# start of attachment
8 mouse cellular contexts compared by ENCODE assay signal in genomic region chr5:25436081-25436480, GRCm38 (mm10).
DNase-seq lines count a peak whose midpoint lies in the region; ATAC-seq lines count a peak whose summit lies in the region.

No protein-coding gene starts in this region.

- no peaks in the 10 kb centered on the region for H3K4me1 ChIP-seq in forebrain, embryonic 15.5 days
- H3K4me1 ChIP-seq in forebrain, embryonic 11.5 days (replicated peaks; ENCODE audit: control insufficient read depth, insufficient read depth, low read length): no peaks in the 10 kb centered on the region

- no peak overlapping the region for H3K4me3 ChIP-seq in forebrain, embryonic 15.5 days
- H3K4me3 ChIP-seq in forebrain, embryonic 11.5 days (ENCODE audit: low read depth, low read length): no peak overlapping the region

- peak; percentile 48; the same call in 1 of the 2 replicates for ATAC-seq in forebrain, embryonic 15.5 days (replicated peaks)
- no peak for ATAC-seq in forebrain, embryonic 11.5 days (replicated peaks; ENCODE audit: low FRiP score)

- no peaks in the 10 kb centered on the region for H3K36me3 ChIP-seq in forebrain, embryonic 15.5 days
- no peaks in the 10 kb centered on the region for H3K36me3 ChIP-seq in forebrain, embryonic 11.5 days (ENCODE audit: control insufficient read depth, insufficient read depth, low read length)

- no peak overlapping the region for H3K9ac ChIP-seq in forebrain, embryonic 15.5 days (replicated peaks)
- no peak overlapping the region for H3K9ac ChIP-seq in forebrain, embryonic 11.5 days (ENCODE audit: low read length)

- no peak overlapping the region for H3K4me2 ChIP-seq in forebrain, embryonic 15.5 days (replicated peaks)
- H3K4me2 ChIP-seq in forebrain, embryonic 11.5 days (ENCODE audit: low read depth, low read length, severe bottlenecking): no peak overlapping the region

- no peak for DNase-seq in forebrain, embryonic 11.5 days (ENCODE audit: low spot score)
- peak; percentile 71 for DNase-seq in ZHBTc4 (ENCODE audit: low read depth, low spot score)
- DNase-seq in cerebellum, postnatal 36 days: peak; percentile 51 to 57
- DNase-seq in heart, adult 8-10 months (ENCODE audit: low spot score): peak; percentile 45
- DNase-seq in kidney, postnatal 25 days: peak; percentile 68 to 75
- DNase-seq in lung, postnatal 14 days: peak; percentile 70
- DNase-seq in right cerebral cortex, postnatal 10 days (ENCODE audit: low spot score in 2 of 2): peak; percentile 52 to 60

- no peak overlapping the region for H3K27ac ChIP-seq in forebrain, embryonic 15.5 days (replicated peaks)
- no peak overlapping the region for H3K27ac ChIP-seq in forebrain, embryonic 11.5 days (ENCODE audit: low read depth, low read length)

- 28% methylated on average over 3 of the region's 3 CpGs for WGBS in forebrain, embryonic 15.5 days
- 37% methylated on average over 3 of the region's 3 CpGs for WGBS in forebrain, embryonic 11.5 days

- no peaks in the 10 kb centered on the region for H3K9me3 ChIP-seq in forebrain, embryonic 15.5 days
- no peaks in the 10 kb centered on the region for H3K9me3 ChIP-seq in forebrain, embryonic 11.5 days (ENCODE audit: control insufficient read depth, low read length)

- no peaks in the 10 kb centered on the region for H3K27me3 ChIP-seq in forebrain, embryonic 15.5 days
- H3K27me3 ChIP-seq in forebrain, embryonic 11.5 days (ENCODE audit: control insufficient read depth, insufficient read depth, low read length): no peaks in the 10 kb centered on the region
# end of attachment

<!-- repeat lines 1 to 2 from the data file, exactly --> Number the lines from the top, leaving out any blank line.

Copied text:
8 mouse cellular contexts compared by ENCODE assay signal in genomic region chr5:25436081-25436480, GRCm38 (mm10).
DNase-seq lines count a peak whose midpoint lies in the region; ATAC-seq lines count a peak whose summit lies in the region.